IL-06/IL-14: Call for Papers, Congressional Candidates Need to Put Their Detailed Positions on Issues in Writing

God bless this comment from frequent contributor Correcting in the recent article concerning 14th district candidate Jim Oberweis’ criticism of Congresswoman Lauren Underwood over H.R. 3525:

It was OK for Oberweis to state his feedback via press release on recent legislation sponsored by Underwood that passed the House on September 26. As another comment stated from a supporter of Catalina Lauf in that same article, Oberweis’ press release was nearly a week after-the-fact. Catalina Lauf tweeted her feedback on the same legislation the night after it passed the House, which was part of an article on September 28 here on McHenry County Blog.

But Correcting’s main point is accurate concerning all of the Republican candidates to “…put out substantive proposals on an important issue.” Let’s go further, Republican candidates need to state their substantive positions on ALL of the major issues. And they need to be put in writing as soon as possible.

Thank you Jeanne Ives!

Jeanne Ives

It was terrific to see 6th district candidate Jeanne Ives publish a policy/position paper on healthcare on September 30 and have it published here on McHenry County Blog and on Illinois Review. Her position paper is a very good, thoroughly researched informative publication.

It must be recognized position papers are dynamic, working documents which candidates will need to refine after initial publication. As the candidate talks to voters, hears informed feedback and adapts their position based on voter input, multiple versions will likely be needed. Additionally, since Ives and the other Republican candidates in the 6th and 14th hope to be in a general election against an incumbent freshman Democrat, the incumbent might have a key vote which should be updated and documented in the candidate’s policy position.

Feedback I hear concerning voters’ sentiments on the candidates is voters want to make informed choices, with discernment, on the issues. That was basically what Correcting said in their comment.

Voters want to know, beyond the “platitudes”, sound bites, bromides, abstracts and talking points, how a candidate will represent them in Congress if they’re elected. This includes some specifics, including votes in Congress where the candidate would be different than the Democratic incumbent. This is important for primary voters who will have electability at the top of their candidate qualifications to earn their vote in the Republican primary.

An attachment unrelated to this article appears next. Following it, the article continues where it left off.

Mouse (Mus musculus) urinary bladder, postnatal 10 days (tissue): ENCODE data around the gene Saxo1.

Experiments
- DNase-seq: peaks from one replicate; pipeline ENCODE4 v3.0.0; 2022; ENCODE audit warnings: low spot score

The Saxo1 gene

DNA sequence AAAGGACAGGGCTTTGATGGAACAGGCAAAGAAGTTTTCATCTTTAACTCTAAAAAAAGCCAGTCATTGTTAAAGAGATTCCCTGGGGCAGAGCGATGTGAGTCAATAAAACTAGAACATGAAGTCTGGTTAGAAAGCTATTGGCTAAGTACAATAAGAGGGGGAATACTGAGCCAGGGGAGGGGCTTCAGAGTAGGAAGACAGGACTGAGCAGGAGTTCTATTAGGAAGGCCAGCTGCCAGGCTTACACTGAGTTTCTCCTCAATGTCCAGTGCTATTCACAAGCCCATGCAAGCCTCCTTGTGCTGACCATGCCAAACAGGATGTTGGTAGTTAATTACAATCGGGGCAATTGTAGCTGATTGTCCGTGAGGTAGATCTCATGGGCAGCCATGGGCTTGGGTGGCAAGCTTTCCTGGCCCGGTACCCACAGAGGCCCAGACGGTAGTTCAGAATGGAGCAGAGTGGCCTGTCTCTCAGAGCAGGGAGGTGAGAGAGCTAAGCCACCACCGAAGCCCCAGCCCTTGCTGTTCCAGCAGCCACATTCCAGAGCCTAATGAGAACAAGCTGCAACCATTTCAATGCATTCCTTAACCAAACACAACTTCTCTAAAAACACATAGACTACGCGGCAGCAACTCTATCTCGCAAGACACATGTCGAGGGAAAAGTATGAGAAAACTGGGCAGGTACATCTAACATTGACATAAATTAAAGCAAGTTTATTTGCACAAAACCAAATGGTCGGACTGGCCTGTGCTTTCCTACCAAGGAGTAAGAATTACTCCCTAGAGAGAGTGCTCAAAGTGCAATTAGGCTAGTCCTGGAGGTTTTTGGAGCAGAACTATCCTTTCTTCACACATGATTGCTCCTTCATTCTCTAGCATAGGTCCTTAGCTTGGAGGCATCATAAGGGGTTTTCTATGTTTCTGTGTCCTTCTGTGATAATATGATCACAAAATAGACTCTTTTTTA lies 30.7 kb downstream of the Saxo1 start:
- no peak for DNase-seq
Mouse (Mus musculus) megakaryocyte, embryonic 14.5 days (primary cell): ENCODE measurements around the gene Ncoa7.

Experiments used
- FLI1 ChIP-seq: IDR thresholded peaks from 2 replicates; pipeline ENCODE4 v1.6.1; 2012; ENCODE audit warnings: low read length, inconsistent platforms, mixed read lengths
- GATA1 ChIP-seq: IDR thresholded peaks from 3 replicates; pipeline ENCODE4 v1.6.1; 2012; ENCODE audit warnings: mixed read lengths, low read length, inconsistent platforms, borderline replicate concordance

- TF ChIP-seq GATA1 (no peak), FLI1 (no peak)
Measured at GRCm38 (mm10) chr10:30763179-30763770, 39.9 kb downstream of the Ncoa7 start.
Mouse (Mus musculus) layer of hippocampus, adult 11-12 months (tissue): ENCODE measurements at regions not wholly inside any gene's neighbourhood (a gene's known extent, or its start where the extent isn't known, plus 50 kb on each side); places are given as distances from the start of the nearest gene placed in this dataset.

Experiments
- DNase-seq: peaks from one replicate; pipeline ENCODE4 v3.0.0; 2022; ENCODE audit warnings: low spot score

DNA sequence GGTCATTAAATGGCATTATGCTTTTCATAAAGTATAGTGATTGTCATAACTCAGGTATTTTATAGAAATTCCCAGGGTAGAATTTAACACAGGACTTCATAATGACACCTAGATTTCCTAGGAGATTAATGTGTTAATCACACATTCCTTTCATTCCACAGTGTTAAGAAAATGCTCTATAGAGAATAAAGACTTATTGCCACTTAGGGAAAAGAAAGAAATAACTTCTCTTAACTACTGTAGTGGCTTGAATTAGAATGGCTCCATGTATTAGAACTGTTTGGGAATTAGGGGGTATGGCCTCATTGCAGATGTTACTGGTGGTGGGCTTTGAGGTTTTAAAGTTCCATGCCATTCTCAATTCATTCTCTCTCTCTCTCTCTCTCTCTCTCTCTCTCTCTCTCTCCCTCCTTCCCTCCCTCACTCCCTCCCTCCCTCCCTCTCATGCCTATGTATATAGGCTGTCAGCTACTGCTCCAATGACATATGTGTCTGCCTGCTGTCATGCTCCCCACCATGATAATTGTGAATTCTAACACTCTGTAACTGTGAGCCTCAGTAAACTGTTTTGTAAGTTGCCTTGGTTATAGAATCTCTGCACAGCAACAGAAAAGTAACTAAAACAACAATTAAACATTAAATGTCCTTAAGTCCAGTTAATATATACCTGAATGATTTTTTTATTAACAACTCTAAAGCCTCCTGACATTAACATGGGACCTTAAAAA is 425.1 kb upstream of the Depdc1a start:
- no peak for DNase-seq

Let’s encourage all of the Republican candidates in the 6th and 14th to get their positions on the major issues in writing by the end of the year. And give the candidates feedback on their policy positions, and where we, the voter, think the candidate should include or reconsider.

Elizabeth Warren

Obviously, outside of a focus group, candidates cannot go into a lot of detail while speaking or in media advertising. But the candidates can encourage prospective, discerning voters to read their detailed positions at their campaign web sites.

And look how Senator Elizabeth Warren’s steady rise and competitiveness in the Democratic presidential nomination field was made possible. She wrote detailed policy positions on nearly all of the major issues, and over the past 6 months, her polling and fundraising show voters responding to her thoroughness.

If a congressional candidates wants to get noticed, the sooner they do the same on the major issues, the sooner they may separate themselves from the pack of Republican competitors. And what are the major issues? Here is a start on the various issues both primary and general election voters want to know:

Back in July, McHenry County Blog suggested the following policy/position paper topics for the 6th and 14th, and on many of these topics over the past six months, the blog has articles covering legislation on these issues:

  • Taxes and Spending
    • Specifically defending or recommending changes to the Tax Cuts and Jobs Act of 2017
    • Cutting Spending?  What would you cut, be specific
    • Tax cut, which taxes and how would you pay for it
    • SALT deduction limitations, including H.R. 1757 which Underwood sponsored and Casten is chief co-sponsor
  • Healthcare including H.R. 1868 and other legislation
  • Immigration
    • Undocumented immigrants
    • Asylum seekers
    • H.R. 6, H.R. 2203, H.R. 3525, H.R. 3239
  • Veterans Issues
    • Long wait times at VA facilities
    • Legislation currently being pursued in Congress
  • Homeland Security in addition to Immigration

Those topics are for starters, and 2nd amendment, Right-to-Life and H.R. 1585 should come up somewhere, too.

It’s October, let’s not go easy on ANY of the candidates. The nomination must be earned, and the candidates refined by fire, because nothing they’ll experience in the primary will compare to the onslaught in the general.

Knowing where the Republicans stand before the primary will help the eventual Republican nominees face their Democratic incumbent after March.


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